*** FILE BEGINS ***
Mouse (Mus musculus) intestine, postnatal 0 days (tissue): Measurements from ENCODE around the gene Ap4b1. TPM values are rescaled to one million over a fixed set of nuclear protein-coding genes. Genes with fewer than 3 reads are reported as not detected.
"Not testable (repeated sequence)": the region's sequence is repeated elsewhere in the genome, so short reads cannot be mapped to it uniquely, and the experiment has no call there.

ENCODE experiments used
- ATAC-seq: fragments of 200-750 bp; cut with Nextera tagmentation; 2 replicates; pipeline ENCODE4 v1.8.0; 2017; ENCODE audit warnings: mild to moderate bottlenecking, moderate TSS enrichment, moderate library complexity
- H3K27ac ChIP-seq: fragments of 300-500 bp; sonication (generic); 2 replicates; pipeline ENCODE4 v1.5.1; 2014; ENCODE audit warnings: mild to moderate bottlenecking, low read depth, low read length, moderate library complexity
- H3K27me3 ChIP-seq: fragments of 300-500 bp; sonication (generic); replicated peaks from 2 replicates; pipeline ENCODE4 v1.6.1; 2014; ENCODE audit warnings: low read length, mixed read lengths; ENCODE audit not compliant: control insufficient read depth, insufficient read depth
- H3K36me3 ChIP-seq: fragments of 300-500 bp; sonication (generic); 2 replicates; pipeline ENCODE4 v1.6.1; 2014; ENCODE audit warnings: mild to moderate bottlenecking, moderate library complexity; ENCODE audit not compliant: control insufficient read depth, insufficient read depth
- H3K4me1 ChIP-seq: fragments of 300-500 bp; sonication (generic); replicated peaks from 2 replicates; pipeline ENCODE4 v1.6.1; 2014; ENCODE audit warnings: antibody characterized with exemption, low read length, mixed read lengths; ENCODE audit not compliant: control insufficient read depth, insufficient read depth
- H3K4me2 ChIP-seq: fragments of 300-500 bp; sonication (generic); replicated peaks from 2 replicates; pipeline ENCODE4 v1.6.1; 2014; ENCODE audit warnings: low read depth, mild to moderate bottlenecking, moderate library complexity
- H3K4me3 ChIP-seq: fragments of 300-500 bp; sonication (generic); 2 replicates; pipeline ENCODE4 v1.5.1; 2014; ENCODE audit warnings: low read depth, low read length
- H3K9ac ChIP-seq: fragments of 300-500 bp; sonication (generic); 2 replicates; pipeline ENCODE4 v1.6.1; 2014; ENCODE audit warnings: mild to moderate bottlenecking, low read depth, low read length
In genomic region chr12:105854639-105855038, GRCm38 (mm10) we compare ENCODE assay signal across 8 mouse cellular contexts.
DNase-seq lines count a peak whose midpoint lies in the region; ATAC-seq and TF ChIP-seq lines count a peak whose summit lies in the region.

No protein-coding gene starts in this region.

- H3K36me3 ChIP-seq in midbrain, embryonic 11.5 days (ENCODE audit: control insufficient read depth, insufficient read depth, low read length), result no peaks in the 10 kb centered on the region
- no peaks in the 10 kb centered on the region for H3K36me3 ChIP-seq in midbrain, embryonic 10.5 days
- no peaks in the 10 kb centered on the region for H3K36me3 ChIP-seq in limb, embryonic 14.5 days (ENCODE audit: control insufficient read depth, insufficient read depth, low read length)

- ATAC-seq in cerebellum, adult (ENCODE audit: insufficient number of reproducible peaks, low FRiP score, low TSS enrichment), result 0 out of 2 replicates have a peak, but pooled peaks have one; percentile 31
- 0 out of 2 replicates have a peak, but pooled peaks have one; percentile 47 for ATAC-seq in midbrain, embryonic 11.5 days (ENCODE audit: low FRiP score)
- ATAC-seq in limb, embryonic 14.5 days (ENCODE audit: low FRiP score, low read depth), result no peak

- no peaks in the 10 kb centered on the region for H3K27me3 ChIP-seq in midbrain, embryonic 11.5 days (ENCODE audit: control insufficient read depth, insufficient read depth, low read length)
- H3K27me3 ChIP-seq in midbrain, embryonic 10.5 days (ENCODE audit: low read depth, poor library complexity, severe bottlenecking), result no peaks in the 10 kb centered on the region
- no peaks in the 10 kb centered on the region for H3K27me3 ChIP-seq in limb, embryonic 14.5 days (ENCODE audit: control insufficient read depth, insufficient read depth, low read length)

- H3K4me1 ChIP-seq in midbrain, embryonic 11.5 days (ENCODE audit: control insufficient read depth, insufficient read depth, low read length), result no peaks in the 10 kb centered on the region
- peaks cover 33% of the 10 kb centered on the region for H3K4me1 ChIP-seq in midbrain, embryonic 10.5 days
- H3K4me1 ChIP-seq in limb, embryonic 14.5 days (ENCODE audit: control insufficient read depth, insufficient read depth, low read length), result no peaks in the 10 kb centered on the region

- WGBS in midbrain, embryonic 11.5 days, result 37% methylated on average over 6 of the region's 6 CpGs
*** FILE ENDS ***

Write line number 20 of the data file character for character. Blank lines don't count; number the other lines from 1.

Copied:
- ATAC-seq in limb, embryonic 14.5 days (ENCODE audit: low FRiP score, low read depth), result no peak